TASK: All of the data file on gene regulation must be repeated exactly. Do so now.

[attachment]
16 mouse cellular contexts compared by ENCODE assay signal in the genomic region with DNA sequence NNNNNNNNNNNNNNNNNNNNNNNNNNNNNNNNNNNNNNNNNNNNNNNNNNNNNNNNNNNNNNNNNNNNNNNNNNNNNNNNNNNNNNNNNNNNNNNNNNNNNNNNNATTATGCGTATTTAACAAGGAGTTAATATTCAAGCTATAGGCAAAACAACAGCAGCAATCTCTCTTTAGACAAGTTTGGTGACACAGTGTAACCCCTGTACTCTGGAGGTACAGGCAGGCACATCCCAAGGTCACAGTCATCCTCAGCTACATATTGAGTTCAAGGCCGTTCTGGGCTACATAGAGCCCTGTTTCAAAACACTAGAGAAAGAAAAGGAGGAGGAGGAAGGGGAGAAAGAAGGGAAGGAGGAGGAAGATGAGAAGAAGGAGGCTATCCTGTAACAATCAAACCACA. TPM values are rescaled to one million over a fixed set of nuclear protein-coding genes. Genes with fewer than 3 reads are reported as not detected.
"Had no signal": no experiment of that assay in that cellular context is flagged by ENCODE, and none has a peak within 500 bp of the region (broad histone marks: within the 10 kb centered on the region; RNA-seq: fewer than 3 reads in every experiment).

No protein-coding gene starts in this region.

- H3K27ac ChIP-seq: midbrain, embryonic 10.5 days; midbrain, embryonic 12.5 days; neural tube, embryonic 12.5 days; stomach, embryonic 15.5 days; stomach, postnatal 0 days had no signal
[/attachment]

16 mouse cellular contexts compared by ENCODE assay signal in the genomic region with DNA sequence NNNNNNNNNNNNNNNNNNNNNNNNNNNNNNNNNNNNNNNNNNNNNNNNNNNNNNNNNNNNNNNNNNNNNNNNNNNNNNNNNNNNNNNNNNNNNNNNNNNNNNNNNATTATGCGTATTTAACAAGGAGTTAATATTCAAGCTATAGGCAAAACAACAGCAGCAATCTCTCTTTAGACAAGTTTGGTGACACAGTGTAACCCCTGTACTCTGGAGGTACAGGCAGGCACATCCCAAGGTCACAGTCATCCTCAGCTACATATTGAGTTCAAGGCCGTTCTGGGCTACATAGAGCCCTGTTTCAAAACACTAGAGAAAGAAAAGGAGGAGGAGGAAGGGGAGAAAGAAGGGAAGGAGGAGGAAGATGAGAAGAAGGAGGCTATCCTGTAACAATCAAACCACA. TPM values are rescaled to one million over a fixed set of nuclear protein-coding genes. Genes with fewer than 3 reads are reported as not detected.
"Had no signal": no experiment of that assay in that cellular context is flagged by ENCODE, and none has a peak within 500 bp of the region (broad histone marks: within the 10 kb centered on the region; RNA-seq: fewer than 3 reads in every experiment).

No protein-coding gene starts in this region.

- H3K27ac ChIP-seq: midbrain, embryonic 10.5 days; midbrain, embryonic 12.5 days; neural tube, embryonic 12.5 days; stomach, embryonic 15.5 days; stomach, postnatal 0 days had no signal